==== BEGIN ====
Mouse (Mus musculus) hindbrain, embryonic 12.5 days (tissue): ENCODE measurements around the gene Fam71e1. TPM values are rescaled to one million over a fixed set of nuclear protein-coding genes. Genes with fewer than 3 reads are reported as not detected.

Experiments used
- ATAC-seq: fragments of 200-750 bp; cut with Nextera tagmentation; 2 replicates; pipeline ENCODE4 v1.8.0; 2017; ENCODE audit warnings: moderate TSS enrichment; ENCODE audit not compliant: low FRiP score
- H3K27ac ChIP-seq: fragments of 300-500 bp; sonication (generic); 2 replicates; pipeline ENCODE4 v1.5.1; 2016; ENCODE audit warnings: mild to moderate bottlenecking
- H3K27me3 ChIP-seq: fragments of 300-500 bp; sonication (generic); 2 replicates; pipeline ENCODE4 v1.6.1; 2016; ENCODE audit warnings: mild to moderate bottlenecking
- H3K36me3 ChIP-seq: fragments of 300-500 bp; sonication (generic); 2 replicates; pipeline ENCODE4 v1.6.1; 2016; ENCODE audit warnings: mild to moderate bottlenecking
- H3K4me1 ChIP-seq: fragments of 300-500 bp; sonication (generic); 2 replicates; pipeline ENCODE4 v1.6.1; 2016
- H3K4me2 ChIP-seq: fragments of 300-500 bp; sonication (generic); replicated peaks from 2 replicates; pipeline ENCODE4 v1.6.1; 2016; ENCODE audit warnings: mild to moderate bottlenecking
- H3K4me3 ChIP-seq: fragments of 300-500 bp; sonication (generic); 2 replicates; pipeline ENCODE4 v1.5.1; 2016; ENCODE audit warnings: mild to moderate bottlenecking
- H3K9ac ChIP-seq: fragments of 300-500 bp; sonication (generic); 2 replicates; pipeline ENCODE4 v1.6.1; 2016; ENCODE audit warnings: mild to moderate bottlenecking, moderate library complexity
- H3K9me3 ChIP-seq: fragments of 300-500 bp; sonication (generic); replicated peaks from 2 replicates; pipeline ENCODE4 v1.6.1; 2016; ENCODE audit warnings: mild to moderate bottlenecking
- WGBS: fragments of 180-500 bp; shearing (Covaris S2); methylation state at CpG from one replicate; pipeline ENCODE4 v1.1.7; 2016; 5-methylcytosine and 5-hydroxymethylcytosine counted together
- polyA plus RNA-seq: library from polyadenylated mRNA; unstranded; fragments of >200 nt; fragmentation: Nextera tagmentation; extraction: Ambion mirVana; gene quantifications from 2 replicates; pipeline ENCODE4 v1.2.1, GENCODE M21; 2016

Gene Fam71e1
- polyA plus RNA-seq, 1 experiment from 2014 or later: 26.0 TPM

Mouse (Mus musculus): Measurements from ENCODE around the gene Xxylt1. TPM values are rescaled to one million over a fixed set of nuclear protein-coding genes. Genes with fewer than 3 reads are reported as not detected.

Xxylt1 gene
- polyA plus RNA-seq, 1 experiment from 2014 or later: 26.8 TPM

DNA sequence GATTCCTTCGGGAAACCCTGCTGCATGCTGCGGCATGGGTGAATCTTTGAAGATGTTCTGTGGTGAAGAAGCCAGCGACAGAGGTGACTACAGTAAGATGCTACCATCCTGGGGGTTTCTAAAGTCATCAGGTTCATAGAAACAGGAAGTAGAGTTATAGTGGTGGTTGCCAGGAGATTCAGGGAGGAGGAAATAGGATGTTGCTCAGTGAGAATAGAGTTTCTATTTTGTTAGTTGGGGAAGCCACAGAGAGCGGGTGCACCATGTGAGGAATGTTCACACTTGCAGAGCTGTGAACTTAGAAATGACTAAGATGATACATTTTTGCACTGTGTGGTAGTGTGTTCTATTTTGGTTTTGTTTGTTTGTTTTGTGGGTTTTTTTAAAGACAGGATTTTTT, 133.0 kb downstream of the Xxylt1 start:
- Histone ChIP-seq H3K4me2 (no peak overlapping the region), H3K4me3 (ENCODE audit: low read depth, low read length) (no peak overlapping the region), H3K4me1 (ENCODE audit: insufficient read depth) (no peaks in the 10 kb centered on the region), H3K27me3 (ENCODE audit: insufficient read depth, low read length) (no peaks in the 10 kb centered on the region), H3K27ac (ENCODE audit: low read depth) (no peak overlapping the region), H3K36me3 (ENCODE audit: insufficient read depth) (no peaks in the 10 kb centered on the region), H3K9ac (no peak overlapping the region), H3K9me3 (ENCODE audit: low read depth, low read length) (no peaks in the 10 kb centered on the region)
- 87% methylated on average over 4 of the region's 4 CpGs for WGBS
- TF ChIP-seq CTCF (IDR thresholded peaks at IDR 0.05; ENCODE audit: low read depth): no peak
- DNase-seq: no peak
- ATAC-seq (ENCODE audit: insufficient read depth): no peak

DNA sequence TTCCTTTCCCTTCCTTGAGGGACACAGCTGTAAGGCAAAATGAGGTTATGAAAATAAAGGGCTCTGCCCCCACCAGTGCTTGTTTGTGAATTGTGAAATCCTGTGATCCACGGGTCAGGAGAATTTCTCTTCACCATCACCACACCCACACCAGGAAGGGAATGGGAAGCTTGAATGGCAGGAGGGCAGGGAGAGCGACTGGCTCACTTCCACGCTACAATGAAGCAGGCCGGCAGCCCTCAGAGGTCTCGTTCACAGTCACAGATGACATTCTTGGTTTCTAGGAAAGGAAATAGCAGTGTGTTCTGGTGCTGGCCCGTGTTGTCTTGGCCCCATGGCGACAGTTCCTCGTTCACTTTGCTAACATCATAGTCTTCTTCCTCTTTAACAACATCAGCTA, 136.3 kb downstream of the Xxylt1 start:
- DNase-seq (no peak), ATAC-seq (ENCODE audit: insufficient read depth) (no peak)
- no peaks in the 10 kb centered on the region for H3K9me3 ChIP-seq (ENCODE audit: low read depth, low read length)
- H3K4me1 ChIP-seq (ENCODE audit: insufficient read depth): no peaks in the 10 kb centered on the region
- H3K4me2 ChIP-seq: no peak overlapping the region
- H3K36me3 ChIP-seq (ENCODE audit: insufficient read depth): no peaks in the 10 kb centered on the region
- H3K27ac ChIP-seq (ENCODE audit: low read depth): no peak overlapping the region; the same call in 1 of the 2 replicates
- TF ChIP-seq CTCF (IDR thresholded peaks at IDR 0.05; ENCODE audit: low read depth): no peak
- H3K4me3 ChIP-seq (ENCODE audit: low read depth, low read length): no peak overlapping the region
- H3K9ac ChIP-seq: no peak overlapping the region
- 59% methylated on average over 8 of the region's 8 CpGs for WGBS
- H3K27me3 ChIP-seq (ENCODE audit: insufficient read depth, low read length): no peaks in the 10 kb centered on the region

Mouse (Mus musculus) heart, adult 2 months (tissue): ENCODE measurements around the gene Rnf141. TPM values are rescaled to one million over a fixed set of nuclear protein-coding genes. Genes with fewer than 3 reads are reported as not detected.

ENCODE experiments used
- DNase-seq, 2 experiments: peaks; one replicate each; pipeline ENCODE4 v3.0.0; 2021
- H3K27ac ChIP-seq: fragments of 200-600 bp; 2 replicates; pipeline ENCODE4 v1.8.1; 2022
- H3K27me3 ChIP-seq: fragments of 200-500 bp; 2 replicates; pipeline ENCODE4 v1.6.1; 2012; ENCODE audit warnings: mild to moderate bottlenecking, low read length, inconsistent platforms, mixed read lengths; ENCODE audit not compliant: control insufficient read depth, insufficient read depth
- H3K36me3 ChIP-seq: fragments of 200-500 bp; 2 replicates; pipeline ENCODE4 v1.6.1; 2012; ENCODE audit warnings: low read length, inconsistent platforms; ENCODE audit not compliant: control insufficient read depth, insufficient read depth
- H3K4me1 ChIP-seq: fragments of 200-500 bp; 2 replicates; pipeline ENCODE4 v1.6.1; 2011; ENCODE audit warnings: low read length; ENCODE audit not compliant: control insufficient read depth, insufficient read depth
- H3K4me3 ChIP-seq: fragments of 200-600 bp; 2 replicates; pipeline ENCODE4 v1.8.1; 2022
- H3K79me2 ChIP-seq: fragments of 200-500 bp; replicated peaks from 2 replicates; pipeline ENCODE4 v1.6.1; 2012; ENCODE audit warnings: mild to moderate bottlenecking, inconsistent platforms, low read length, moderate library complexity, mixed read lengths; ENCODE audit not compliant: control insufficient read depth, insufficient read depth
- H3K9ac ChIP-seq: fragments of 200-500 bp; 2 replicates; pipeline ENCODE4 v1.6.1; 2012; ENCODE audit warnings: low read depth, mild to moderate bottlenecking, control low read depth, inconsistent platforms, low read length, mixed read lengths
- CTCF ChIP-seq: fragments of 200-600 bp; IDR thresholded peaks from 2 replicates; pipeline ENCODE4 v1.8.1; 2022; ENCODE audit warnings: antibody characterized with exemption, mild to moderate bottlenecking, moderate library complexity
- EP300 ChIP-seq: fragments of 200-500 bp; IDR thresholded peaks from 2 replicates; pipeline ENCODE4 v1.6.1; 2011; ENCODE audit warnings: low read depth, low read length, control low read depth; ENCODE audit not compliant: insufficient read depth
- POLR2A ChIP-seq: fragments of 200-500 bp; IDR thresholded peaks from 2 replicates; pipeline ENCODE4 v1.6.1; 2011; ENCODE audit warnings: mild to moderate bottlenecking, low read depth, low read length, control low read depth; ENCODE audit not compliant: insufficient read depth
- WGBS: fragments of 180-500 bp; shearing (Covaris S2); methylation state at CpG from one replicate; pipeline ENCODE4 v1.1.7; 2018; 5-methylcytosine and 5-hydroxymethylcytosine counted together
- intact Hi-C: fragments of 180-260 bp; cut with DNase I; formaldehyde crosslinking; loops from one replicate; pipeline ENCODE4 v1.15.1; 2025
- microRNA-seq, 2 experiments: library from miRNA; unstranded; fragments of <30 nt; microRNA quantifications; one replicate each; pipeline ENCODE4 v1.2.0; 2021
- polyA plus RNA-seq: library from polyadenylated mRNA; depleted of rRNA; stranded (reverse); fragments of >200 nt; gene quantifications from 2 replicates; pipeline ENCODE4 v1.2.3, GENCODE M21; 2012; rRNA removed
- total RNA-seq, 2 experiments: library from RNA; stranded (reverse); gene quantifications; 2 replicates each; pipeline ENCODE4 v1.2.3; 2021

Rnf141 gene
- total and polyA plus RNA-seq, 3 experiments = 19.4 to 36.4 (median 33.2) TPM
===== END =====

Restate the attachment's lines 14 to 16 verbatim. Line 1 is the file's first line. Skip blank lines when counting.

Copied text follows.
Gene Fam71e1
- polyA plus RNA-seq, 1 experiment from 2014 or later: 26.0 TPM

Mouse (Mus musculus): Measurements from ENCODE around the gene Xxylt1. TPM values are rescaled to one million over a fixed set of nuclear protein-coding genes. Genes with fewer than 3 reads are reported as not detected.